Project Background/Rationale: Antimicrobial stewardship as a means to combat the spread of antibiotic- resistant bacteria has become a national priority, both within and outside the VHA. This IIR project focuses on improving Veteran safety by reducing inappropriate use of antimicrobials for asymptomatic bacteriuria (ASB), a very common condition that leads to antimicrobial overuse in acute and long-term care. We conducted a successful intervention to decrease guideline-discordant ordering of urine cultures and antibiotics for ASB. This single site intervention, entitled ?Kicking Catheter Associated Urinary Tract Infection (CAUTI): the No Knee- Jerk Antibiotics Campaign,? reduced unnecessary screening for ASB by 71% and unnecessary treatment of ASB by 75% in a large and complex VA medical center. The UTI medication use evaluation recently conducted by the VA Antimicrobial Stewardship Task Force (ASTF) shows an acute need for our intervention, as 57% of 1,219 urine cultures treated as UTI (with antibiotics) were actually ASB. Our work is innovative in that we address the cognitive biases that drive overuse of antibiotics and encourage more deliberate choice. Project Objectives: The objective of this project is to facilitate implementation of a scalable version of the Kicking CAUTI campaign across four geographically diverse VA facilities while assessing what aspects of an antimicrobial stewardship intervention are essential to success and sustainability. Our project team and our operational partners will provide expertise and external facilitation, while intervention implementation at the facility level will be performed by the local personnel tasked with antimicrobial stewardship. The two main intervention tools are (1) an evidence-based algorithm that distills the guidelines into a streamlined clinical pathway, and (2) case-based audit and feedback to train clinicians to use the algorithm. The intervention is directed at providers in acute and long-term care, and the goal is to reduce inappropriate screening for and treatment of ASB in all patients and residents, not just those with urinary catheters.
Aim 1 is to determine barriers to guideline-recommended practices for management of catheter-associated bacteriuria at intervention sites and assemble the local implementation teams.
Aim 2 is to implement and evaluate a scalable version of the Kicking CAUTI intervention in four VA facilities, using four additional sites as contemporaneous controls. 2a: We will measure the clinical outcomes of urine cultures ordered, antibiotic use, and episodes of Clostridium difficile infection using Corporate Data Warehouse and review of selected charts at each site. 2b: We will study the relationship between the dose of the intervention delivered and clinical outcomes.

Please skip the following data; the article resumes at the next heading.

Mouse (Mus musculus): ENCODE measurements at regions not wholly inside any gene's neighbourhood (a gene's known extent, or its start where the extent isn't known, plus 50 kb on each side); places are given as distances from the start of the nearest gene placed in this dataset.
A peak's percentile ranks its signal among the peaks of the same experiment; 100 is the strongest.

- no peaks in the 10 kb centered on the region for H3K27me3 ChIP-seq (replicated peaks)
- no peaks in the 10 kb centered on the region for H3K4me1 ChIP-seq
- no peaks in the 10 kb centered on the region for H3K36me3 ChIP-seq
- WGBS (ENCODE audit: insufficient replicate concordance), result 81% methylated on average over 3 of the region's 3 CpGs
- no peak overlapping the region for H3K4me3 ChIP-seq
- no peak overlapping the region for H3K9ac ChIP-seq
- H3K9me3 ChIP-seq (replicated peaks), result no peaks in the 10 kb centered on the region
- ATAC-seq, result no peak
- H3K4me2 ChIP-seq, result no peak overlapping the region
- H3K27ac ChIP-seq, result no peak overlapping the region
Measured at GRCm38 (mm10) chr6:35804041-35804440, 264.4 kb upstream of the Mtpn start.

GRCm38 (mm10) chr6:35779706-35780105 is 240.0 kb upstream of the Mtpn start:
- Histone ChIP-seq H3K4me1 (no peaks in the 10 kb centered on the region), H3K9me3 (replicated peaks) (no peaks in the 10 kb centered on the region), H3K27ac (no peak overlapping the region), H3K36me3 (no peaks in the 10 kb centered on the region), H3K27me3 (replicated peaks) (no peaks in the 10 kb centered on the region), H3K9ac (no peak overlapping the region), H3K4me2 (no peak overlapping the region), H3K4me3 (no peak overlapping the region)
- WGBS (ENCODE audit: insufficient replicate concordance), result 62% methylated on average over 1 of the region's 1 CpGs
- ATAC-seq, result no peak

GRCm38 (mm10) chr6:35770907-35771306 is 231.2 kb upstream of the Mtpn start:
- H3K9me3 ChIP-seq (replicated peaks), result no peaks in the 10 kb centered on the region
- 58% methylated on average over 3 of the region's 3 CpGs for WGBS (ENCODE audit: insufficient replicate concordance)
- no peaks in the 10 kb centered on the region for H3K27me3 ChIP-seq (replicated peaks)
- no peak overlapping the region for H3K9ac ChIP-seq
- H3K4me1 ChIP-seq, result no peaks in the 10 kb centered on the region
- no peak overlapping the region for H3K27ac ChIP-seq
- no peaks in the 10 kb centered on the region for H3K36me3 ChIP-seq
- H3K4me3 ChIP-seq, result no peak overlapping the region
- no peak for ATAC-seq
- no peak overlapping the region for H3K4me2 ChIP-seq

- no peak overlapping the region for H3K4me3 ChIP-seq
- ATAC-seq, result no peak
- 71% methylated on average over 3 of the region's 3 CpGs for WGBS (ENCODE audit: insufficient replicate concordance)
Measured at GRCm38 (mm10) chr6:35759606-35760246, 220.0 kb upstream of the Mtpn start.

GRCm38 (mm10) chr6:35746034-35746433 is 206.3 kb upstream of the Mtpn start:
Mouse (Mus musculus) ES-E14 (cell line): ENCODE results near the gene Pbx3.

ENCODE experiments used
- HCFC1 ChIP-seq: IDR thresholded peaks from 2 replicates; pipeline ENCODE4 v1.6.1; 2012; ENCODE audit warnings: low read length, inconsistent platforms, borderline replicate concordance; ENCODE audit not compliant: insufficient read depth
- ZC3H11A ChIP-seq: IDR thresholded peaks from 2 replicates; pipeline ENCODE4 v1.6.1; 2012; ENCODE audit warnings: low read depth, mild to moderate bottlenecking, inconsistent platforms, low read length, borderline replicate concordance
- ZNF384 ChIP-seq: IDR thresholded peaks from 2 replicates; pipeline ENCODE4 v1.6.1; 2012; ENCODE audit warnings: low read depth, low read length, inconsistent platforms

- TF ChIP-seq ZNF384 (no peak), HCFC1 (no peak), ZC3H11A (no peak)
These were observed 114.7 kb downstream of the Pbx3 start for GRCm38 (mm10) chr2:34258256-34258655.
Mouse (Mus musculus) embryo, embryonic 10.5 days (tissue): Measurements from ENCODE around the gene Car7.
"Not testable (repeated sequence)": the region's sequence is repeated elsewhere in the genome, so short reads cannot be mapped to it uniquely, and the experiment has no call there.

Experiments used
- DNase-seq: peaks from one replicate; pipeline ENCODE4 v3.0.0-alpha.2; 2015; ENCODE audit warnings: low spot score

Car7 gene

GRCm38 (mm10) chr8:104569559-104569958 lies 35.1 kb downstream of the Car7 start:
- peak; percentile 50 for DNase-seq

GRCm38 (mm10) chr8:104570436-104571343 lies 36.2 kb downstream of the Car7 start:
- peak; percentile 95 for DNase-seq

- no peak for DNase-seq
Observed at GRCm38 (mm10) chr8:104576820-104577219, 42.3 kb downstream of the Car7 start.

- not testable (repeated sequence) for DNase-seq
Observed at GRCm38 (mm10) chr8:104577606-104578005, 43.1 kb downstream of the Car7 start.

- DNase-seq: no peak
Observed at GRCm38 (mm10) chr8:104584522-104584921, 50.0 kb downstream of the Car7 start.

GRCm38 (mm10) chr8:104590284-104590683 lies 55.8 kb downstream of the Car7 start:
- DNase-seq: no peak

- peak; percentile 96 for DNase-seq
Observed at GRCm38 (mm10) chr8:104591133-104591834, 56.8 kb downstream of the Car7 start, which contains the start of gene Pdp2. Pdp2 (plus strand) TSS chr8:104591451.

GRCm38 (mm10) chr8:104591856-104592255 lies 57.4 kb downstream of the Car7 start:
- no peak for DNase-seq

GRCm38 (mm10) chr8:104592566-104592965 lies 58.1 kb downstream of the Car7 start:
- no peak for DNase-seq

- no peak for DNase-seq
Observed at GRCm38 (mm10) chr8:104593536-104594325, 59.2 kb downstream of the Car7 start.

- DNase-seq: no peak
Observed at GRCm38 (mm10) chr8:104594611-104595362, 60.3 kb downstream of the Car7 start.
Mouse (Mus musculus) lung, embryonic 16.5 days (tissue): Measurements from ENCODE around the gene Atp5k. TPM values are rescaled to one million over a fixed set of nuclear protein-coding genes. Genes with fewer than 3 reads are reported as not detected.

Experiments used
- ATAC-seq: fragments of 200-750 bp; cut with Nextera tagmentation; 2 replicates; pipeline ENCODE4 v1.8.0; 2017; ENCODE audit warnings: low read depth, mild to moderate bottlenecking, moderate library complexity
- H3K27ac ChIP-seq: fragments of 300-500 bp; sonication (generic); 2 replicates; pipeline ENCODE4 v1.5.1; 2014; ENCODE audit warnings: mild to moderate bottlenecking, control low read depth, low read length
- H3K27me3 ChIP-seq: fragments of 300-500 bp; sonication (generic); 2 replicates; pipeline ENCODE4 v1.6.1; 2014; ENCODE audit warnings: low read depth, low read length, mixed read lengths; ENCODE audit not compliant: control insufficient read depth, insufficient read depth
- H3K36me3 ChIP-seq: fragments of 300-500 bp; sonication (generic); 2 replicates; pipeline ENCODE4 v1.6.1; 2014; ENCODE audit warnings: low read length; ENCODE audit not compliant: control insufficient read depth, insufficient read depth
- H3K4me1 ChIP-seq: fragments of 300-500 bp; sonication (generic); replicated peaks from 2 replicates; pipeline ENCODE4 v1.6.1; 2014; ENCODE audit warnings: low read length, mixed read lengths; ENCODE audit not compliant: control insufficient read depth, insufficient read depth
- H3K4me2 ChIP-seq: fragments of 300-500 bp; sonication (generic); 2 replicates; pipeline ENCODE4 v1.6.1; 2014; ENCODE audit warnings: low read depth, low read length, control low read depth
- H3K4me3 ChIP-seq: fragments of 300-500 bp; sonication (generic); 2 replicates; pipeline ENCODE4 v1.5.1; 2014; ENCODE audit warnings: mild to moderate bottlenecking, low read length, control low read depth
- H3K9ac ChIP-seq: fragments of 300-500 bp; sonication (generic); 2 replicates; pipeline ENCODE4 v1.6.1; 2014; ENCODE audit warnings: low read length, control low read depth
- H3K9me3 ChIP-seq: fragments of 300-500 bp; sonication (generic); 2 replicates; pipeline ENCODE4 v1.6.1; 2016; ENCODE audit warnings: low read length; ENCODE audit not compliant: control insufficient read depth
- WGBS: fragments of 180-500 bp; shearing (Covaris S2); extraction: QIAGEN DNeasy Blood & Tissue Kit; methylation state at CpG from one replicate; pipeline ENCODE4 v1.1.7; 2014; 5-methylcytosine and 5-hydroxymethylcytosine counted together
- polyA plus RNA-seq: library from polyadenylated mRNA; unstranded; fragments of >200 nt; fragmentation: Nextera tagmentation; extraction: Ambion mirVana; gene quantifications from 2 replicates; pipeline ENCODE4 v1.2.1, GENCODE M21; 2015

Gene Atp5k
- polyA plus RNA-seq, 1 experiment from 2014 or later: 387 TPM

Aim 3 : Assess the economic implications of the intervention through a budget impact analysis. Methods: Our intervention will include an on-ramp period for each facility consisting of centrally-led phone calls with local site champions and baseline surveys. Case-based audit and feedback will begin at a given site after the on-ramp period and continue for twelve months. We will stagger intervention roll-out by quarter for each of the four intervention sites. The three-year project timeframe allows 3 months for project start-up, 3 months on-ramp at each site, 12 months for the active intervention implementation, and a sustainability phase at each site. Our analysis for Aim 2A will use clinical outcome data from Corporate Data Warehouse to conduct interrupted time series with segmented regression analysis. The analysis for Aim 2B will use regression models to assess whether more complete implementation is associated with better clinical outcomes, using process measures of key implementation components. The budget impact analysis will assess savings and costs of the intervention from the VHA perspective. Throughout the project we will have two calls each year with our operational partners. These partners, the National Center for Patient Safety, the National Infectious Diseases Service, the ASTF, and Pharmacy Benefits Management, have advised and directed the design of this proposal over the past year and will continue their involvement from the time of project launch to help plan for national dissemination.

Public Health Relevance

to Veterans' Healthcare: Combatting antibiotic-resistant bacteria has become a national priority. One approach to preventing the spread of resistant bacteria is antimicrobial stewardship, or following best practices about when to use antibiotics. One of the most common reasons for antibiotic overuse in VHA hospitals and nursing homes is to treat asymptomatic bacteriuria. Asymptomatic bacteriuria occurs when bacteria colonize the urinary tract without causing related symptoms, and this is a very common condition in older Veterans in both hospitals and nursing homes. Unnecessary screening for and treatment of ASB undermines Veteran safety by increasing the risk of adverse drug events, resistant organisms, and Clostridium difficile infection. Our proposal to bring clinical practice in line with published guidelines has significant potential to decrease inappropriate antibiotic use in VA facilities.

National Institute of Health (NIH)
Veterans Affairs (VA)
Non-HHS Research Projects (I01)
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HSR-1 Medical Care and Clinical Management (HSR1)
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Michael E Debakey VA Medical Center
United States
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